Local Roots to National Market





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Published on Aug 17, 2011

By Megan Burks

On an overcast morning earlier this month, the New Roots Community Farm in City Heights was awake with the spicy-sweet smell of mint. Noeuth Ith, a Cambodian refugee who usually harvests the herb in small bunches to make spring rolls at home, was quickly hacking bouquets of green leaves from their bases and dunking them in water. With the help of other New Roots farmers, she boxed more than 30 pounds of the fragrant leaves to sell.

A first for the International Rescue Committee farm, the large-scale harvest was commissioned by Earnest Eats, a granola company based in Solana Beach. It purchased the mint to make 10,000 dark chocolate mint bars available for sale on the company's website this fall. If the bars sell, it could mark the beginning of a sustainable moneymaking venture for the farmers.

"A lot of companies give money to organizations like the IRC," said Mark Mandel, a co-founder of Earnest Eats. "We wanted to give refugees a micro-enterprise opportunity."

Until now, the farm's primary role has been to supplement refugees' meager food budgets by giving them a cheap source of fresh produce. Many of the farmers rely on public assistance dollars to pay the rent and purchase groceries.

For those who sell at farmers markets or fill orders for local restaurants, the farm also provides a modest second income—usually about $50 a week.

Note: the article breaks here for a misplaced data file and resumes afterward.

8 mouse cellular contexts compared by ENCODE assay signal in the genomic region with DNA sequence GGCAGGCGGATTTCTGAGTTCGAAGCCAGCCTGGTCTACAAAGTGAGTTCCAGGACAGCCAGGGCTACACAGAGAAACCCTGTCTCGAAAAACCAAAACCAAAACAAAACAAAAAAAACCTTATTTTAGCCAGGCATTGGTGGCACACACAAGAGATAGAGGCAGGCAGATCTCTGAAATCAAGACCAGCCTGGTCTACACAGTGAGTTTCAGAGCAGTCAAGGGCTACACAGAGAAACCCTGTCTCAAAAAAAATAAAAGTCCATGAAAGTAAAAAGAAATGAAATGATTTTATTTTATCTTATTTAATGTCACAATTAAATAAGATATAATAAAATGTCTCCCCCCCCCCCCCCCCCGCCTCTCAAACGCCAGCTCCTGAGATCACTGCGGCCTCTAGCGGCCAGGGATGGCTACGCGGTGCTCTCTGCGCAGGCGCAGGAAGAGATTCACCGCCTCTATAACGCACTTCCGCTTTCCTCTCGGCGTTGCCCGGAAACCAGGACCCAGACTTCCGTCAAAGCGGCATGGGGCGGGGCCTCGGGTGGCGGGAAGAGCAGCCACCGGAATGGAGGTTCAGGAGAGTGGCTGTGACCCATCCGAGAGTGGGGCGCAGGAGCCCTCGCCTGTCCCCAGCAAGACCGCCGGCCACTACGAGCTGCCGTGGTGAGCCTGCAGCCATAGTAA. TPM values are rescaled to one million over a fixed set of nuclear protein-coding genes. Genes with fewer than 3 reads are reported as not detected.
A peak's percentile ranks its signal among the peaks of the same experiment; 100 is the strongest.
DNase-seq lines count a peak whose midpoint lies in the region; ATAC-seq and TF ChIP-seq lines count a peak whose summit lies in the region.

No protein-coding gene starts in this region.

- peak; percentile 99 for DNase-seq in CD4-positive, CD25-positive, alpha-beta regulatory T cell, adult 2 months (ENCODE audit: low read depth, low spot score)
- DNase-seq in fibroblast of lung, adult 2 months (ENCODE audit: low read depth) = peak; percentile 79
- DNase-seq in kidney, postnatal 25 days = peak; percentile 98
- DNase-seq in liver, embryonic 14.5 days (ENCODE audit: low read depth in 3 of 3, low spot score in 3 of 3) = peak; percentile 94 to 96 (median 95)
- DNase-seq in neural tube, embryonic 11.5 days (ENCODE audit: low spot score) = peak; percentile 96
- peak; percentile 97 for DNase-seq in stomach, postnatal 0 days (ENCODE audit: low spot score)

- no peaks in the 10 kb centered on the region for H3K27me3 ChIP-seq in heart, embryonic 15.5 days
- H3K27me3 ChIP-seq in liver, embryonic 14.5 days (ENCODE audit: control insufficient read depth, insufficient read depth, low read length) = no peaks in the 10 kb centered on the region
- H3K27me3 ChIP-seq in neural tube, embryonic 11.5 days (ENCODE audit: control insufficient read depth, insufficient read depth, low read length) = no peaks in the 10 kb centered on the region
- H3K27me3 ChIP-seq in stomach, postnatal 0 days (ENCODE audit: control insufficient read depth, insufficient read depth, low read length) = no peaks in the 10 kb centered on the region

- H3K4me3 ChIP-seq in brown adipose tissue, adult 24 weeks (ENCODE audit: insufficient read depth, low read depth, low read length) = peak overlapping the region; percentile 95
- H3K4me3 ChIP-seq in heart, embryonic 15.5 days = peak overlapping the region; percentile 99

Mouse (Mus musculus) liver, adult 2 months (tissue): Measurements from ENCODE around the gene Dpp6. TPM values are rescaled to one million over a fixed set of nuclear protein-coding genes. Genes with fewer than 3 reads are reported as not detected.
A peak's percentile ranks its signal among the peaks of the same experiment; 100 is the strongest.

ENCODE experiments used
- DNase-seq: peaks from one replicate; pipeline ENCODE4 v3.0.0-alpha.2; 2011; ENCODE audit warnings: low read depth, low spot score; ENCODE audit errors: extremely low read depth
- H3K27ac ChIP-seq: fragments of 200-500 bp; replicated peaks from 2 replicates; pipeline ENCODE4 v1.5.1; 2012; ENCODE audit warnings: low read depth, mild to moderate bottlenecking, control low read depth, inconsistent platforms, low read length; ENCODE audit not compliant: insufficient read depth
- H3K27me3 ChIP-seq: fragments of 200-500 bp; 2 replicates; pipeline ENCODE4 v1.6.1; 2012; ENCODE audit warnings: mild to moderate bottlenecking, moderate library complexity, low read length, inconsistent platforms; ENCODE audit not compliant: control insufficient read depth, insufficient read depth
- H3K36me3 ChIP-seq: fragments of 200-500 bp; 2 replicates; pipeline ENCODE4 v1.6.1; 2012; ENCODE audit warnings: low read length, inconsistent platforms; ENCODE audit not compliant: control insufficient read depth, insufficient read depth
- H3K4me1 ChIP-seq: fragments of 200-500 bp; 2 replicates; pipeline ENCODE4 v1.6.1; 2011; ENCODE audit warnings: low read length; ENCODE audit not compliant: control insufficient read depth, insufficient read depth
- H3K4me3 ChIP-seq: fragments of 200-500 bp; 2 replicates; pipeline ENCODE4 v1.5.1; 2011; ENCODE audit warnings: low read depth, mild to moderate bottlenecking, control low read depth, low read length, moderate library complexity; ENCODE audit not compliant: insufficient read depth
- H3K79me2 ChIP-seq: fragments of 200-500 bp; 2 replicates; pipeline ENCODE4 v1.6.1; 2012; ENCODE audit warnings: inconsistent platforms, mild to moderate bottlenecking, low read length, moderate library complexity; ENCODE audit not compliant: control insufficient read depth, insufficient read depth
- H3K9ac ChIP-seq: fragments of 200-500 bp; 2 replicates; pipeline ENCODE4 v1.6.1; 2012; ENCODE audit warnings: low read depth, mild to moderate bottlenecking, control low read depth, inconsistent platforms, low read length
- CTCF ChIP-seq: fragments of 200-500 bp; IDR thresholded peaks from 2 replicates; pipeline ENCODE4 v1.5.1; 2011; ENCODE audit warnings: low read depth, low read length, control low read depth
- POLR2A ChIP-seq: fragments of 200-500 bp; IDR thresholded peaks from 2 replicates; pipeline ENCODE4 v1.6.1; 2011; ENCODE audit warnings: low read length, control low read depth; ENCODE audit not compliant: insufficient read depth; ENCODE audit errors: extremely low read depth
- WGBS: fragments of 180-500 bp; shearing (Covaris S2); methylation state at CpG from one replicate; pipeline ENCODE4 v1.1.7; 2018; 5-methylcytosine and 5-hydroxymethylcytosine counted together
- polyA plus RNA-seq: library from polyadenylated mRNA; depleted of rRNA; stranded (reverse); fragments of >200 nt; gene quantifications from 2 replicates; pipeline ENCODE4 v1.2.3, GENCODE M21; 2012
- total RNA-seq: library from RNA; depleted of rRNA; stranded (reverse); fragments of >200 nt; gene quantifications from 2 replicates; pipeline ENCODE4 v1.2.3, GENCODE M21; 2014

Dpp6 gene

Earnest Eats paid Ith about $250 for her mint, which will be processed by refugees who work in the company's Oregon bakery. Ten percent of proceeds from the bar will go back to the IRC.

If the "Refugee Harvest" bars are a success, both the IRC and Earnest Eats said they'd like to see a much larger operation. Anchi Mei, a program manager for the IRC, said she envisions a collaborative in which all IRC farming programs in the United States grow ingredients for the bars. Together, they could produce at volumes large enough to get the product on store shelves nationwide; Earnest Eats currently distributes to Whole Foods, Ralph's and Jimbo's.

Read the rest at Speak City Heights:

Video Production: Brian Myers, Media Arts Center San Diego


Mark Mandel:
Earnest Eats started connecting with the local San Diego office of the IRC and just asking, "what can we do to help?"

Bilali Muya:
We are working on the Maryamo plot. She just have grown this mint for Earnest Eats. She could not find a job, so this is a job she could do. And she's happy and knowledgeable. So it's another way like more and more empowering. They can also get something from the stuff they grow.

Mark Mandel:
Using crops grown by refugees right on farms, such as the New Roots Farm here in San Diego, use it as a means for our bars and our products and then bring them to stores all over the country.

Bilali Muya:
This one is like a really good model, good measure for them, like to be able to grow crops special for companies. Keeping promises, like, "grow this for me and in two months I'll come and get it." It's another way of jumping to another next level for business and it's really a huge achievement for them.

Mark Mandel:
We're working with New Roots and the International Rescue Committee to buy mint that's grown right here at New Roots Farm. We're going to use that to create a brand new flavor that's going to feature the International Rescue Committee. And that flavor will be dark chocolate mint.

Bilali Muya:
This is what the IRC wants of us. We're working to develop a business and create a business for their farmers.

Mark Mandel:
This is such a pilot project. If this is a success, look at all the different crops that are being grown just here at New Roots Farm. There's endless flavor possibilities for us to create new products as well. So that also could be part of the objective and goal of this partnership.


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